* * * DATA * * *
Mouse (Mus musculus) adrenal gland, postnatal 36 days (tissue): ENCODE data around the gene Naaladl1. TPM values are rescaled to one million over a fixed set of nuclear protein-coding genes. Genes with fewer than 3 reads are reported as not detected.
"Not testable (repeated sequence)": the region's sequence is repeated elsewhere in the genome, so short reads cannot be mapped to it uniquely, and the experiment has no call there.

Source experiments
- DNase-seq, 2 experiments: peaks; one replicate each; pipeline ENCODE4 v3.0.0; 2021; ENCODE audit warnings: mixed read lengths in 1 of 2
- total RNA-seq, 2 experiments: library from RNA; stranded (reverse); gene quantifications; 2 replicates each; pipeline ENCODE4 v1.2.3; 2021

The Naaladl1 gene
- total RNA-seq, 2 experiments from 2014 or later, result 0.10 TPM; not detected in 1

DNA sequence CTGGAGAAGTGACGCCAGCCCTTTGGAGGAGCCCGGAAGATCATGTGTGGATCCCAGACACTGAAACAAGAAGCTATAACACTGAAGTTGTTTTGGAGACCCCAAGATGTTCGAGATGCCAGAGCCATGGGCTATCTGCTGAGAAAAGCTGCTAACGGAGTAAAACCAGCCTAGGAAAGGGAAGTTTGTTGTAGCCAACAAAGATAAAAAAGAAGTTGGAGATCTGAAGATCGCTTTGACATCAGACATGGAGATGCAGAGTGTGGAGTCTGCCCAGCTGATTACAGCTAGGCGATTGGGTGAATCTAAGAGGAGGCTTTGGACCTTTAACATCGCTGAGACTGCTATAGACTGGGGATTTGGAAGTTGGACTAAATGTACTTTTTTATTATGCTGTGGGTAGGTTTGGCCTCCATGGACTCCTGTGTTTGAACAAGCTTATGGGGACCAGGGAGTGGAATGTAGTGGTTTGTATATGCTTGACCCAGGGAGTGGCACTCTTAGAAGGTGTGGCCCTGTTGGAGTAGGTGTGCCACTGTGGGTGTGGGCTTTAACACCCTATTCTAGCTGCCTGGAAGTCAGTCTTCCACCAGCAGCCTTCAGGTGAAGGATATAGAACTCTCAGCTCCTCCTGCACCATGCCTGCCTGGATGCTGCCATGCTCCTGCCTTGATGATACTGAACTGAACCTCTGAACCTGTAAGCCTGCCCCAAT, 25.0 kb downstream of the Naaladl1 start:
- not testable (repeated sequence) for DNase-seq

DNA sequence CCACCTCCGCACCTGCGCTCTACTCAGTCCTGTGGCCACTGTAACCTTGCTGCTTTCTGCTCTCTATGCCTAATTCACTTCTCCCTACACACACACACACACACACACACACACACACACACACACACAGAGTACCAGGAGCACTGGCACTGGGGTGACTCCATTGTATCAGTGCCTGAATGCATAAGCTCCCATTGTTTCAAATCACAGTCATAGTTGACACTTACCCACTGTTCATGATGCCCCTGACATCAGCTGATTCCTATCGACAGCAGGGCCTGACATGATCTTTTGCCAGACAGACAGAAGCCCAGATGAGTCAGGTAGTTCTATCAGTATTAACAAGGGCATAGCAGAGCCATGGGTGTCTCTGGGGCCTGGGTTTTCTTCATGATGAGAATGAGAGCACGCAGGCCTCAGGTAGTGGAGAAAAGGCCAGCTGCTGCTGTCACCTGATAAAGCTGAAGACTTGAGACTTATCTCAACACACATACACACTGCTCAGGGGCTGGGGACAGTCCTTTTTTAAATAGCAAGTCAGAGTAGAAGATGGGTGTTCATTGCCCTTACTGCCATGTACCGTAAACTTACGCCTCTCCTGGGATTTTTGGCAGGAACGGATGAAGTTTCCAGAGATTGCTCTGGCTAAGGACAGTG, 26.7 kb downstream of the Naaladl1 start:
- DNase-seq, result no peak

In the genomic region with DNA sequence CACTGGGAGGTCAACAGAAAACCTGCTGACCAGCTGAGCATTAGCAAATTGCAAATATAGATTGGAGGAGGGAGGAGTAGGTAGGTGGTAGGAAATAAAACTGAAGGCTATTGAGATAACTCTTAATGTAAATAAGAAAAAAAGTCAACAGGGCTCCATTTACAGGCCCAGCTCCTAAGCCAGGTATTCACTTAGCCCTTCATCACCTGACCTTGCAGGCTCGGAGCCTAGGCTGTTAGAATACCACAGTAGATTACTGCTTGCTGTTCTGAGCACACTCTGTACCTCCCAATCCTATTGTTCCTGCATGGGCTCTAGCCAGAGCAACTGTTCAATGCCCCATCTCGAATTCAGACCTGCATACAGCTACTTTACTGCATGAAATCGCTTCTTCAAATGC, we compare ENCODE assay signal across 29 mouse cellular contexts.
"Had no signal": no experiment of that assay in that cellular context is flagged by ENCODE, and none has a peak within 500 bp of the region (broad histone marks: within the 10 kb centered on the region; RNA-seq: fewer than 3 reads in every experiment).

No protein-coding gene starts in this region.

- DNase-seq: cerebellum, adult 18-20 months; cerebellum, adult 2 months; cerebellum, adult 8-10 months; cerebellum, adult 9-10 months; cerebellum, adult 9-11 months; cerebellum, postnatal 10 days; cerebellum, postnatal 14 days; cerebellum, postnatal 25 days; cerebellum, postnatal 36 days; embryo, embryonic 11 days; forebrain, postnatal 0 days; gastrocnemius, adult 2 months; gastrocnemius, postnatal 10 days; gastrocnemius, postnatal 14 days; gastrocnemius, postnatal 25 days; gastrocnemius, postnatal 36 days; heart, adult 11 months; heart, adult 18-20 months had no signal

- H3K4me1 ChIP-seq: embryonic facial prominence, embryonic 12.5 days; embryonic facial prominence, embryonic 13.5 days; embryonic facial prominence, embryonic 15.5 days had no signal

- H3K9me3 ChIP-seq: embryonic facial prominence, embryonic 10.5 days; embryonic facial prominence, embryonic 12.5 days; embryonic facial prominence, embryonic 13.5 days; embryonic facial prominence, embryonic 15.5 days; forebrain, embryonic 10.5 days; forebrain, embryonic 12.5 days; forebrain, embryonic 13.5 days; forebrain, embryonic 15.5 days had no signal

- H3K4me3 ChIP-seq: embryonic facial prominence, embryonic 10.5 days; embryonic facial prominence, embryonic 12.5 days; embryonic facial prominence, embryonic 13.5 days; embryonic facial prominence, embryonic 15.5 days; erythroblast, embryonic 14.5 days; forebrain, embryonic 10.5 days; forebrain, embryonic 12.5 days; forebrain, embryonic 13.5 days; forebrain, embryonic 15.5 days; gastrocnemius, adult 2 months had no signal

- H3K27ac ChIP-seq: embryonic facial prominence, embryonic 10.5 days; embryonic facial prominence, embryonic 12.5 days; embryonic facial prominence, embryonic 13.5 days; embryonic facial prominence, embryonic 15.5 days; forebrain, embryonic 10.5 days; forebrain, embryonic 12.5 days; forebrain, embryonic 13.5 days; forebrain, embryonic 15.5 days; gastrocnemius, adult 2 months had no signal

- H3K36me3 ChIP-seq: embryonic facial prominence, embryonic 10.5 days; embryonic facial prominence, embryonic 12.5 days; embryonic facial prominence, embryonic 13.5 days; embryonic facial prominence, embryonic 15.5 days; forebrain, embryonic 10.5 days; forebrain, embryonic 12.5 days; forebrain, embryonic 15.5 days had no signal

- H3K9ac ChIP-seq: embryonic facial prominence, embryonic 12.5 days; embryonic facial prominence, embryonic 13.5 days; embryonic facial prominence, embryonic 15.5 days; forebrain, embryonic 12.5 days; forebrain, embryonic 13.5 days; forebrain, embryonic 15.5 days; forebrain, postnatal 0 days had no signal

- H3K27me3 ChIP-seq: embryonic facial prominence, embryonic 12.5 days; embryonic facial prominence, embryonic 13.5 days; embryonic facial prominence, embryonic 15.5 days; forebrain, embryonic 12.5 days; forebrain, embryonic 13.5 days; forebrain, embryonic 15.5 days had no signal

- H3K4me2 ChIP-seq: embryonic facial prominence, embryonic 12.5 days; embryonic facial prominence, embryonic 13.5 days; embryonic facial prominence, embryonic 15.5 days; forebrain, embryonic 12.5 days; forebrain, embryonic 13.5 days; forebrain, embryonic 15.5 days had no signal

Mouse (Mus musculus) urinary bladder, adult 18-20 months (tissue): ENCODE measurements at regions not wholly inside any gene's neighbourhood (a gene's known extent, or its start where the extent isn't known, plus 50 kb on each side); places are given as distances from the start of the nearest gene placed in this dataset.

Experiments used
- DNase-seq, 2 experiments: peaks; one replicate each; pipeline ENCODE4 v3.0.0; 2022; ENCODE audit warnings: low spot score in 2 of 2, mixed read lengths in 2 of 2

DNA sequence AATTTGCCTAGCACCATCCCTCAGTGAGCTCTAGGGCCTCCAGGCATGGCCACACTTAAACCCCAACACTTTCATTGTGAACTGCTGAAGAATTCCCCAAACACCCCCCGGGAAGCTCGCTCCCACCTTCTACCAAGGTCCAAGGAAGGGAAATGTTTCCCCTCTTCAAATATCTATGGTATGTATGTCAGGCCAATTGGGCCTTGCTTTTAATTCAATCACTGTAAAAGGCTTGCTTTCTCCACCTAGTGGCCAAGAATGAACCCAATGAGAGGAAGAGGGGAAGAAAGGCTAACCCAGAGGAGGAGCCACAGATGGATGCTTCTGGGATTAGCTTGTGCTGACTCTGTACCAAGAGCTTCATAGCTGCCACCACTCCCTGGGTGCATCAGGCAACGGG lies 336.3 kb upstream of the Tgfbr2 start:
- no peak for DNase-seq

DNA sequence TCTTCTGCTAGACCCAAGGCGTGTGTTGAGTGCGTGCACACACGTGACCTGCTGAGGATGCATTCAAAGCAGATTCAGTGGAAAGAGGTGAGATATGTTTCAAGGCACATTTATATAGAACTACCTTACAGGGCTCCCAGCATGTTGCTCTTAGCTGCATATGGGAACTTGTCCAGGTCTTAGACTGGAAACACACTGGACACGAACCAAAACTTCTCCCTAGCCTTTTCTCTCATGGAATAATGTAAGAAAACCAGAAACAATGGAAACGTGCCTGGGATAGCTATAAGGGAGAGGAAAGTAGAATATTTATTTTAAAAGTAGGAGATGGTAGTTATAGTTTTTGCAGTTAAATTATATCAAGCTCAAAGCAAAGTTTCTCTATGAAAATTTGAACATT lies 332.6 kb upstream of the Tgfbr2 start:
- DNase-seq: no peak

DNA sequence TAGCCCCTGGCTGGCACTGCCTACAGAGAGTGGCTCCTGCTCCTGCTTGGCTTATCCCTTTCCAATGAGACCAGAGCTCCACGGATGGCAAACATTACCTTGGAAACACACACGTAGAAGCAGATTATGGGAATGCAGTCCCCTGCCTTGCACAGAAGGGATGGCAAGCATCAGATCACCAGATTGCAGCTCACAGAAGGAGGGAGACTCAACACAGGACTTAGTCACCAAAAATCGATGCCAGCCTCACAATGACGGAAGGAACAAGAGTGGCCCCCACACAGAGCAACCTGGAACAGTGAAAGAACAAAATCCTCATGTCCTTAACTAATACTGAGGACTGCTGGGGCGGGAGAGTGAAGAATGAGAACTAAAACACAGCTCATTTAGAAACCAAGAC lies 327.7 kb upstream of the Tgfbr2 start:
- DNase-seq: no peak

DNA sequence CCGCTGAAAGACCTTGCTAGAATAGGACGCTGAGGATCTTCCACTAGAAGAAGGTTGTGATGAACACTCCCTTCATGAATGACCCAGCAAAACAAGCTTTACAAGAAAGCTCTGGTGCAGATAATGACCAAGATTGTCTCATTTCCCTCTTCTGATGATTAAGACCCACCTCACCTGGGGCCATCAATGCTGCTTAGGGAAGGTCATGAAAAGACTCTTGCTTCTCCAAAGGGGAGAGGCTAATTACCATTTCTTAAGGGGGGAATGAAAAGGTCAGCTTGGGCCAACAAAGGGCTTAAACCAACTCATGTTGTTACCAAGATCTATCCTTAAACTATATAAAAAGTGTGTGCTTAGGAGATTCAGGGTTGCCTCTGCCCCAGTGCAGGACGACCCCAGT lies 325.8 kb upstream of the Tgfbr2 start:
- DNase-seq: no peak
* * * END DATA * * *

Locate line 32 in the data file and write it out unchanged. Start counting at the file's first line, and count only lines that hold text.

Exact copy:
- DNase-seq: no peak